LESSON 56

To be a poet, you need to think like a poet.  How, you may ask, does a poet think?  A poet thinks in brevity and in imagery and sees the world around them, vividly, through their five senses.  A poet hears the melody of birdsong in the springtime and sees the raindrops as they drip slowly down the window-glass, and tastes the sweet, tart juice of summer peaches, and grows giddy on the scent of lilacs blooming on a late April morning and feels the breeze like satin on their skin.  A poet is a part of everything, and everything is a part of the poet.

To write poetry one must let go of inhibitions and preconceived ideas.  A poet must be open to the truth as it is spoken or written or happening in real time.  A poet must allow pain in, in order to spill pain out onto the page.  A poet must believe the words they write so that the reader not only understands, but feels deeply, the truths the poet speaks.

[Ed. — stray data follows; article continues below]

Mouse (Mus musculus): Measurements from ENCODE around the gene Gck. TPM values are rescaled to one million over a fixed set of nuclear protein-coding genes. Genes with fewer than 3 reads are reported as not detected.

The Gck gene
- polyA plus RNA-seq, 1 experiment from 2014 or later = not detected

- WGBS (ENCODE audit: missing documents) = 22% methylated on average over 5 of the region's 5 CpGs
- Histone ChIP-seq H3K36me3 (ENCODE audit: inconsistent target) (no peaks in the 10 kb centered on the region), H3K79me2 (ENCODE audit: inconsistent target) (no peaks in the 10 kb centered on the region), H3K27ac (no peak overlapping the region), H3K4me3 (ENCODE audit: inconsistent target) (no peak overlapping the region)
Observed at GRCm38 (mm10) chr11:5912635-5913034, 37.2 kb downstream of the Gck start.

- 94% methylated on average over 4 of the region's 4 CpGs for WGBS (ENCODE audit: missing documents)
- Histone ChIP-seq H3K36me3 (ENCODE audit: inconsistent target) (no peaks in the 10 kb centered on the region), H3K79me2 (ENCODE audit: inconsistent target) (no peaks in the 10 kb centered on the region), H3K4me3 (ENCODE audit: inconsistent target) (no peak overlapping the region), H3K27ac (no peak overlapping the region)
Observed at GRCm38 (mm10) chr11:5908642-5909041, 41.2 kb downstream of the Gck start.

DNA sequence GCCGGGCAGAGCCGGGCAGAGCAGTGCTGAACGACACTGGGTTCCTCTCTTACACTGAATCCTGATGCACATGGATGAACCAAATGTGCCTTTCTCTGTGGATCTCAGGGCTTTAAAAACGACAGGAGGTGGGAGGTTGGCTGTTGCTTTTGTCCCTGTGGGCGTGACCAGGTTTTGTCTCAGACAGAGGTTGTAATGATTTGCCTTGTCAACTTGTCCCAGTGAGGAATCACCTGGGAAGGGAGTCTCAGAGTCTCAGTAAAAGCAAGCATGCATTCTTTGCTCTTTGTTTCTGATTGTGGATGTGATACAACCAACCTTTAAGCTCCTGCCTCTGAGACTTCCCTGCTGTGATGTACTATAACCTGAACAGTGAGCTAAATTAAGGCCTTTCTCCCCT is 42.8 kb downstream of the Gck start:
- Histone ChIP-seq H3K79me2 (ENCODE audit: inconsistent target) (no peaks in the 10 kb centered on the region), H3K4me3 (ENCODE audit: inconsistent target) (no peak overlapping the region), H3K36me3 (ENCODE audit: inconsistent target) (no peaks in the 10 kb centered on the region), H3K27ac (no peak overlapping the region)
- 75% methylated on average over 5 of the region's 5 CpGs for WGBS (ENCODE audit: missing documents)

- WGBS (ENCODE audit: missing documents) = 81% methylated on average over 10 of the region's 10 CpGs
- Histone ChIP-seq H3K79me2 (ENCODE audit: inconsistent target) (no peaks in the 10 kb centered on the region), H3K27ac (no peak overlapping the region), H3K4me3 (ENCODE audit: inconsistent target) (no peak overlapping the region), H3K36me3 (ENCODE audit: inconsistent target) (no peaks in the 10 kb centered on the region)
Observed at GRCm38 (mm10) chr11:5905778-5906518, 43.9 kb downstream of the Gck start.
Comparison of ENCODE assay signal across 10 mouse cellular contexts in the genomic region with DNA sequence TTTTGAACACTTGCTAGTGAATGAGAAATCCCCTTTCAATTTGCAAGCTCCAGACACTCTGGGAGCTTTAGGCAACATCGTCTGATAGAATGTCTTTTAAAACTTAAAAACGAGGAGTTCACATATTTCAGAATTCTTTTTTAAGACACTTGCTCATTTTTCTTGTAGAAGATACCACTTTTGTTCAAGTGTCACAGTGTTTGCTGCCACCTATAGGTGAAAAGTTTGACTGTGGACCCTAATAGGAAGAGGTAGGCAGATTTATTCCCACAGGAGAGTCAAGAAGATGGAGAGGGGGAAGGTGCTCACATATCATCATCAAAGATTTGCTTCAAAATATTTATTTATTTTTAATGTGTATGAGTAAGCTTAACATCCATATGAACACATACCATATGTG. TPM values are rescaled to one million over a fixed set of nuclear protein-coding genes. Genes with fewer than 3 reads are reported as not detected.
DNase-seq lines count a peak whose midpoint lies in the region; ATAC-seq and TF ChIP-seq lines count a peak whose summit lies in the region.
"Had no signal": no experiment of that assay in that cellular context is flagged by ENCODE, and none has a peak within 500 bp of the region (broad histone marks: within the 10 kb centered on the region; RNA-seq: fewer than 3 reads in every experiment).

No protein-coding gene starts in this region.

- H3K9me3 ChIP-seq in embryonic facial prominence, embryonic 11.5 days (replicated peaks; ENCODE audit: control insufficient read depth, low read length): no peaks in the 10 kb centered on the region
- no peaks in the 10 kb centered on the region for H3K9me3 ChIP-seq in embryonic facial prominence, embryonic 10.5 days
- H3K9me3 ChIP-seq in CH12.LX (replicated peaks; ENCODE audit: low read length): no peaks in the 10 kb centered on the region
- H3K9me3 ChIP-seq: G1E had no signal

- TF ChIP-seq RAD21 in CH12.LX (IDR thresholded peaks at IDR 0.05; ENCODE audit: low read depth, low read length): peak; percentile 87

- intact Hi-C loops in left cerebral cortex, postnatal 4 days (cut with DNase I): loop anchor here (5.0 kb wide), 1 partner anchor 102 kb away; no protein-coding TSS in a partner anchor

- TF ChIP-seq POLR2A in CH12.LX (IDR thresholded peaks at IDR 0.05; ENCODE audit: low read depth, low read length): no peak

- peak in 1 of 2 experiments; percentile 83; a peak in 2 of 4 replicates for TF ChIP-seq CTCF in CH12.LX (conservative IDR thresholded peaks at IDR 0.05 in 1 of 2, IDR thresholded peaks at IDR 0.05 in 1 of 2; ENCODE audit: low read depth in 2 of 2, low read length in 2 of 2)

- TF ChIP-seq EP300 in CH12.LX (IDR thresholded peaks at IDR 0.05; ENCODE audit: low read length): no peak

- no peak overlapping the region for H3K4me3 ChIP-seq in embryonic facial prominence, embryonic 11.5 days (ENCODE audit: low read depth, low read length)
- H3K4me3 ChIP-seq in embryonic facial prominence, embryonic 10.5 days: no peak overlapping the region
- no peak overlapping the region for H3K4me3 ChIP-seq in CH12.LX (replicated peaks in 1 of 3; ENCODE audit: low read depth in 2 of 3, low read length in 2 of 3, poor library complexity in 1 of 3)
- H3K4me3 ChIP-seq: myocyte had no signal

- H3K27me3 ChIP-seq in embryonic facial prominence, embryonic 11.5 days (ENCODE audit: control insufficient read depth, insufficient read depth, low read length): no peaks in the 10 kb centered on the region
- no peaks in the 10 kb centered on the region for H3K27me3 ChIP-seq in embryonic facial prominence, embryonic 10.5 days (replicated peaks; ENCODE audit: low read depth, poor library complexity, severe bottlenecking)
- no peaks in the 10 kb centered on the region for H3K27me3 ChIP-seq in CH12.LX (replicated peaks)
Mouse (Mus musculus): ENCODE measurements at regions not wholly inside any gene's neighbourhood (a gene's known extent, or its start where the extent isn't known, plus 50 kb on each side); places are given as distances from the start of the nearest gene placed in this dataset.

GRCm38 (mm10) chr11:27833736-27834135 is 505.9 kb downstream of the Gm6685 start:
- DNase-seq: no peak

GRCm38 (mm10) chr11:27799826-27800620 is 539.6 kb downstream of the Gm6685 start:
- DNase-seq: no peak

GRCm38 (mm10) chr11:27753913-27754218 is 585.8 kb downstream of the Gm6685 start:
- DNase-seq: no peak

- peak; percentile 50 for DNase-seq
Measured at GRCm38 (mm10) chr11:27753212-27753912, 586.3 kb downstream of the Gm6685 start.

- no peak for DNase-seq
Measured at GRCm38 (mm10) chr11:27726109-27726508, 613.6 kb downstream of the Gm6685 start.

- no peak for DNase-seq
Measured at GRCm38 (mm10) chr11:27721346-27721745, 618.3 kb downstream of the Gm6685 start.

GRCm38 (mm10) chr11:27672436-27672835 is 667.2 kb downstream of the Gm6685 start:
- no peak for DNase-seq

One of the things I’ve always done, when writing my poetry, is to let the words spill out of me, as water spills out of a pitcher.  As many words as are in me are allowed to find their way onto the page and then, the poet in me kicks in, and I start cutting, editing, chopping away at those words that don’t add something unique or are repetitive in thought.  I cut my way right down to bone, where the poem lives.

Example:

…the melody of birdsong in the springtime and sees the raindrops as they drip slowly down the window-glass, and tastes the sweet, tart juice of summer peaches, and grow giddy on the scent of lilacs blooming on a late April morning and feels the breeze like satin on their skin.

SPRING MORING

Birdsong breaks

the silence as raindrops

slide down window glass   I break

fast on the taste of sweet

tart peaches grow giddy

on the scent of lilacs   heavy

in the air   feel the breeze about me

thick with the hope of summer

I let go

of despair.  – Susan A. Katz (All rights reserved)

Note that this short poem uses all the five senses (sig)

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